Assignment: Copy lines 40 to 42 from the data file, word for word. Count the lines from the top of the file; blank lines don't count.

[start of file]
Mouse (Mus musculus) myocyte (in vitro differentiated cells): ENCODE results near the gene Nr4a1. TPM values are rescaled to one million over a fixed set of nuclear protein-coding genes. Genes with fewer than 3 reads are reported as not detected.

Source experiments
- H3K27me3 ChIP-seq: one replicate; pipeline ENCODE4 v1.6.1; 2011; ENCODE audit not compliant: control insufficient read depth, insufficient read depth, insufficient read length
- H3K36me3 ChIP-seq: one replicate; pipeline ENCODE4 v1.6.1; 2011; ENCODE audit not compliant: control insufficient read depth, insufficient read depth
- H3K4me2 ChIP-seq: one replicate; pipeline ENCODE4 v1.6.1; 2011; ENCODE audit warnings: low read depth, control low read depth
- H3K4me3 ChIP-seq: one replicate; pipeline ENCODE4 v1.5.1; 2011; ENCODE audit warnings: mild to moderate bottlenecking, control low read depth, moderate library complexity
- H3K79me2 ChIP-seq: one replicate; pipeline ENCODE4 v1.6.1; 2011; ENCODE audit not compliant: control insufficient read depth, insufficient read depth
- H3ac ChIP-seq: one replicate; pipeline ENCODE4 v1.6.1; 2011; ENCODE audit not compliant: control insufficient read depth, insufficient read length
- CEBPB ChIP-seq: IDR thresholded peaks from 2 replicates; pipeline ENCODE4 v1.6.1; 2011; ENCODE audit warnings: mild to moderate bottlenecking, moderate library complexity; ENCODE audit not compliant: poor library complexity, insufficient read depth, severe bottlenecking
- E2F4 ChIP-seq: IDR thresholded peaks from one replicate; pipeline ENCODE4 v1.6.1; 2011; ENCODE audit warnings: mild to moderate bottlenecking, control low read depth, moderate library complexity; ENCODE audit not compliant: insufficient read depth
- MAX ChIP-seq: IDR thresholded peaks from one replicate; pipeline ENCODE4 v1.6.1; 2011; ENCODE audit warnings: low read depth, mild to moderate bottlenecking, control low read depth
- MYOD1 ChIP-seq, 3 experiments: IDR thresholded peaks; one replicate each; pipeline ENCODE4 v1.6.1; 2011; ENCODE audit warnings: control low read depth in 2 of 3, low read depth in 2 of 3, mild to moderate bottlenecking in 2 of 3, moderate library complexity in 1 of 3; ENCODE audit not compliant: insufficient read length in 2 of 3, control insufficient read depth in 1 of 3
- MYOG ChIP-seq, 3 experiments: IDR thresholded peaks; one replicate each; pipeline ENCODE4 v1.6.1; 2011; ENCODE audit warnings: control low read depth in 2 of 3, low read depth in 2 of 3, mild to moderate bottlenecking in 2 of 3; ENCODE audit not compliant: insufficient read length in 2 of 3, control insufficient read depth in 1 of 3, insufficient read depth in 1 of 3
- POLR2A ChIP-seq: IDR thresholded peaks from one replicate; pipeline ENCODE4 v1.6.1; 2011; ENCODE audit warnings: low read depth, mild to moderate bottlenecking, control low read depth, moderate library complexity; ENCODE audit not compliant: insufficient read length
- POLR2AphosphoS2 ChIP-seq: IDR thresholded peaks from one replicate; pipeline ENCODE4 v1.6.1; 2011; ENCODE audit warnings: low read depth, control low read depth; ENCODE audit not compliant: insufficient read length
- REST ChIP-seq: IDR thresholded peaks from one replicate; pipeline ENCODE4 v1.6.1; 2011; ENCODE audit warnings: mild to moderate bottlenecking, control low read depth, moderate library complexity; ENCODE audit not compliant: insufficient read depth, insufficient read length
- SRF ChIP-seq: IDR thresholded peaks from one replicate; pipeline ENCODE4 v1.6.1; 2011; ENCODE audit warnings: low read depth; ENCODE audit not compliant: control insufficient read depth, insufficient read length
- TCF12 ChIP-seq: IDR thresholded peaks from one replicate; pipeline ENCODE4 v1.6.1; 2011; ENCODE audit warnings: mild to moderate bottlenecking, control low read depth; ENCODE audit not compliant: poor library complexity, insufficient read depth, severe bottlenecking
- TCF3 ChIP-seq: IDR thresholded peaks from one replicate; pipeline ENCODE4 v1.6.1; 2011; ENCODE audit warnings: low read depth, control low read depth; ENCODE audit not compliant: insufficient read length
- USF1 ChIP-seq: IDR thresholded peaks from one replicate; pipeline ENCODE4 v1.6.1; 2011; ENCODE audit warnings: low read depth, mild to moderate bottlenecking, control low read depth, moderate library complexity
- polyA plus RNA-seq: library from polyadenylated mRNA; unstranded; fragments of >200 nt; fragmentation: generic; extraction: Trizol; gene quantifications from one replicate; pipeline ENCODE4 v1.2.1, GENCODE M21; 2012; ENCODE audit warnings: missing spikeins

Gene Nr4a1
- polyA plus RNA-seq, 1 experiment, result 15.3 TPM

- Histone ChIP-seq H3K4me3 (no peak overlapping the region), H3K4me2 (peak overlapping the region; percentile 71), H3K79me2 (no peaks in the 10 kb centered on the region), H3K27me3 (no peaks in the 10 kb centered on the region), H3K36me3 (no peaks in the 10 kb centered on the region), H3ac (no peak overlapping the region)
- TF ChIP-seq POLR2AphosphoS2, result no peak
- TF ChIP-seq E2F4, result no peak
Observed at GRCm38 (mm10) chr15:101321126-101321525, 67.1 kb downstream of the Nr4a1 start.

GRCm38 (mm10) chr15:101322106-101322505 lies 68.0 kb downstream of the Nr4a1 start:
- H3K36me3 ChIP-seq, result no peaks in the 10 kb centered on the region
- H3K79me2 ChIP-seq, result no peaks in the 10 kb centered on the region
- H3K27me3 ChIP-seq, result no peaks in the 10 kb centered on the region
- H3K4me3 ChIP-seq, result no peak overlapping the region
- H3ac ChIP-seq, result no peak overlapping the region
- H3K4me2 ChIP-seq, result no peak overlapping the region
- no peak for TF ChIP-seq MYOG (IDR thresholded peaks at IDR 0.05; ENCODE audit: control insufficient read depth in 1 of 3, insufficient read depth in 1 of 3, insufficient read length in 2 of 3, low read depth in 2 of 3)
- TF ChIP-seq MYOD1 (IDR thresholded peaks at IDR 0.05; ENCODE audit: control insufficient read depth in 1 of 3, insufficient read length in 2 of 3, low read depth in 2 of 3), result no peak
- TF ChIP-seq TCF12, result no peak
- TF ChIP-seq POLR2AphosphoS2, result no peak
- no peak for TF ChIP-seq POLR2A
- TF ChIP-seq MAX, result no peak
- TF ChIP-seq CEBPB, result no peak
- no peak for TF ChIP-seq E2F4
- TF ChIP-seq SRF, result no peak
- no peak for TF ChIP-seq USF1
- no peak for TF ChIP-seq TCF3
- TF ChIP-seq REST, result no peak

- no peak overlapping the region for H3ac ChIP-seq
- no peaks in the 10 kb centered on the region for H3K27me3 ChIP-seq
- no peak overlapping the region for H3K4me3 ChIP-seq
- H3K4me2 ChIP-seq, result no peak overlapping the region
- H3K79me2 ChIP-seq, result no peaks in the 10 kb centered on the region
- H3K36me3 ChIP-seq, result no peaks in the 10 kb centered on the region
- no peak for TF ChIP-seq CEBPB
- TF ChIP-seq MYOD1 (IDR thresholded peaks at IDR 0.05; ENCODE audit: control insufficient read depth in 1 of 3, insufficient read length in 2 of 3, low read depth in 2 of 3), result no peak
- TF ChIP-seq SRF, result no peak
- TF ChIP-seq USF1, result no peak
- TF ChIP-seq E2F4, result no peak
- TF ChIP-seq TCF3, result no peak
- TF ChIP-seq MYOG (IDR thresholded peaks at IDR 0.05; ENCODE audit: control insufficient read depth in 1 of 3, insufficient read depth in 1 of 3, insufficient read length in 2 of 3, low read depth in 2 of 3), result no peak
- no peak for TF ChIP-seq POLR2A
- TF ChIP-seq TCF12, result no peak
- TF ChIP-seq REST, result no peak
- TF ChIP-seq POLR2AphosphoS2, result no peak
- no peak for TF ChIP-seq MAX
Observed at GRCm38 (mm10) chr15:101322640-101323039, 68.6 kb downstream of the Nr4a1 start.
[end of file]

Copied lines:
- TF ChIP-seq MAX, result no peak
- TF ChIP-seq CEBPB, result no peak
- no peak for TF ChIP-seq E2F4